I think I am catching up with myself. It takes some effort, especially yesterday (Saturday) and today. Friday was a good working day too and after all this effort I am almost done. Yesterday I managed to finish one half of a plot I share with my friend, she did too. On my half I have more raspberries, two rows of potatoes and the rest is ready with structures for growing climbing beans. It was very successful last year, I have only just finished the last of the dried beans.
This is my more unusual find – marbles. Last year I found at least a dozen and thought that I would get no more. These were in the same area as last year. No idea how they got there but I like them.
Today I completed another net cage – it was a sorry-looking greenhouse without glass that Simon gave me last year. We placed it between my fruit cage and the large brassica cage – a perfect fit. It took an hour to do it – I have got a tried and tested method. More covered ground to grow things that our greedy pigeons would love to eat.
I also finished sowing some more carrots, parsnips and beetroot, so this plot is finished too. All that is left is one half where I will grow my courgettes and pumpkins.
I was reading my notes from last year, trying to see how behind I am with my planting. The result? At least two weeks. Never mind, my activity on Wednesday and today (18th and 20th April) almost caught up with last year.
One more plot finished, of course the same goes for this one as for the first one – the net cages are empty but the greenhouse in the back garden is filling up with seedlings that I will start transplanting as soon as the weather stabilises.
There are parsnips, strawberries, broad beans, globe artichokes, garlic and potatoes on this plot and one pear tree and two apple trees. The fig tree in front of the shed is doing well and my plan is to plant some more rooted cuttings of the fig there as well thus creating a little orchard. Who would have guessed that I would be able to grow and harvest figs!
It looks like the spring is finally here and work on the farm is getting done – bit by bit.
Even though we had a lot of rain our site drains quite well – there are a few clay patches but on the whole all is fine. It was a pleasure to sow my seeds today – 2 lines each of beetroot Boltardy, Chioggia and Detroid 2 and also 2 lines of Salsify. This will be interesting as I’ve never grown this vegetable. One of my plots is finished.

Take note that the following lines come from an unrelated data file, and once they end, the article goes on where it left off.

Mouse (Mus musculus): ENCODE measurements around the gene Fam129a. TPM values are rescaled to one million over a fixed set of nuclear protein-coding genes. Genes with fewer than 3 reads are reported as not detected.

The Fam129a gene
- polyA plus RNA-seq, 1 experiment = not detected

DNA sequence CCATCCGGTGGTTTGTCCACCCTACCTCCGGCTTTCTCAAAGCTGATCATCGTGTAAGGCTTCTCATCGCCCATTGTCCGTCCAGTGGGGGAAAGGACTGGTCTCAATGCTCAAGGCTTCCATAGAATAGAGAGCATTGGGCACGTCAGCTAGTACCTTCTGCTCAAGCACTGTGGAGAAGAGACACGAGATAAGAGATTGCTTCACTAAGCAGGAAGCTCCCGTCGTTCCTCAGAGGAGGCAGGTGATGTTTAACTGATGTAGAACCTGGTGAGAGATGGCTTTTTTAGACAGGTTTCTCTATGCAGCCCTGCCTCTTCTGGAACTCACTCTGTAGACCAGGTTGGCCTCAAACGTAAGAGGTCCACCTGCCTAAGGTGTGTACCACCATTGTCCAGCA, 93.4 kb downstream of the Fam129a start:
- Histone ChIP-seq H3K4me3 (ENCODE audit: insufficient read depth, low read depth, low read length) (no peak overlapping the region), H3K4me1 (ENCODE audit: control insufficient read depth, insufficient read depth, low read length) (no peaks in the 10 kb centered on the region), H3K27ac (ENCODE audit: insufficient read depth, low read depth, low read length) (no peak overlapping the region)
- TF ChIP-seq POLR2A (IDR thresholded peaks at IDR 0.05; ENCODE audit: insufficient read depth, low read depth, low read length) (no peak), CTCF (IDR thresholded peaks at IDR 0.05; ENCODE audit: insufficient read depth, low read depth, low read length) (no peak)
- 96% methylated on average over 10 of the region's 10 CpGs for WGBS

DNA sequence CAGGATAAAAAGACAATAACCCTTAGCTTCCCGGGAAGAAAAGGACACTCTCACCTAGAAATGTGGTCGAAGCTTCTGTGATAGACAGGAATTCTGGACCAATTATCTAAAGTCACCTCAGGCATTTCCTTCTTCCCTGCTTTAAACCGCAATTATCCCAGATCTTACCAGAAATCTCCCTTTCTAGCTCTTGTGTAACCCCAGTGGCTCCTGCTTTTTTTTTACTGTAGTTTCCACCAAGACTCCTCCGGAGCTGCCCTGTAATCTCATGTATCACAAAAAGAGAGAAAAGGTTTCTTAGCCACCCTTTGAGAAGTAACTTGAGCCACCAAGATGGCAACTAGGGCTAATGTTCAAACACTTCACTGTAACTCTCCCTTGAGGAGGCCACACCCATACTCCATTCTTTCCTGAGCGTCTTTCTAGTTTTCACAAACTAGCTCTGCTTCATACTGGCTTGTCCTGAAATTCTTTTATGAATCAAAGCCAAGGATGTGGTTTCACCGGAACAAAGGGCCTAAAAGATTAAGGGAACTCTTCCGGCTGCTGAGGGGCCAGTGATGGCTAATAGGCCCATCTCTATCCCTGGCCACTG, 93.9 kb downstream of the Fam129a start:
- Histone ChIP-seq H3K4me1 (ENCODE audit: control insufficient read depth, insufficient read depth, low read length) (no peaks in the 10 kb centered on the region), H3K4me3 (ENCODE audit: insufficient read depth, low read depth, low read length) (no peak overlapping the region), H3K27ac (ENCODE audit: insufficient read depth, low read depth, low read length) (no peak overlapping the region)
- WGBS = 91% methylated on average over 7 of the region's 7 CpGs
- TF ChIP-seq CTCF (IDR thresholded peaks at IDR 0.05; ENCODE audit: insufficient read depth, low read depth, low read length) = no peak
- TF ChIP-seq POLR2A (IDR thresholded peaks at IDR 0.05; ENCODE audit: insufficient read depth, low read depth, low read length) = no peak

Another plot has 7 lines of carrot Flakkee but some space remaining, yet one more plot has 7 lines of parsnips and a bit more space. All will be filled as soon as I can plant all my potatoes.
Watch this space!
Last October I did what I usually do that time of year – decided to sow one long bed of broad beans. They started growing well, got to a certain size and then the pigeons noticed them. The wretched birds just stripped them completely bare, only little twigs remained in the ground. I know I should have protected them but I never needed to do that in the past.
Never mind, I had loads of beans left so I started them in little individual cells, they grew well and I had them standing in the veranda for the past two weeks, just to get them used to the weather.
Today was the day to plant them out on the allotment.
Everything could have been done quickly, the soil was just right but then I had to construct some kind of a cage to drape the net over.
One lot of the beans is planted in one of my raised beds so that was much easier. Never mind, all is done so now I can hope for good weather and plentiful harvest later.
At last!! I have pulled a number of beautiful rhubarb stems but unfortunately I don’t know the variety. This crown has been on the allotment for a number of years, it looks quite established but it is not too big so I don’t have to divide it yet.
The soil was quite warm and getting dry so I started sowing my parsnips – 7 lines(you can’t have too many parsnips!) Also a long line of Swiss Chard, the brilliant white variety.
I was beginning to think that nothing will grow and the weather will stay miserable like this for ever.
All seems to be getting better. Even though the day started with a steady rain, the late afternoon improved and I was finally able to go down the farm early in the evening. The clock going forward one hour is, after all, good for something.